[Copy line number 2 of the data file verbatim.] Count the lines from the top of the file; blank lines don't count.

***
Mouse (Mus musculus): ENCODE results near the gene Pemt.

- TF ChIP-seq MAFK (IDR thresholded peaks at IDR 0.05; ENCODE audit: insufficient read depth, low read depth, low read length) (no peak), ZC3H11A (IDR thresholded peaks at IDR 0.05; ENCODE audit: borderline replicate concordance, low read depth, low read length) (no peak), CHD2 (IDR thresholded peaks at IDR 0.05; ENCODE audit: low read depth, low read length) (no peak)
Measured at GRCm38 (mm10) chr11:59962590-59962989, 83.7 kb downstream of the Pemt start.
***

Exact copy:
- TF ChIP-seq MAFK (IDR thresholded peaks at IDR 0.05; ENCODE audit: insufficient read depth, low read depth, low read length) (no peak), ZC3H11A (IDR thresholded peaks at IDR 0.05; ENCODE audit: borderline replicate concordance, low read depth, low read length) (no peak), CHD2 (IDR thresholded peaks at IDR 0.05; ENCODE audit: low read depth, low read length) (no peak)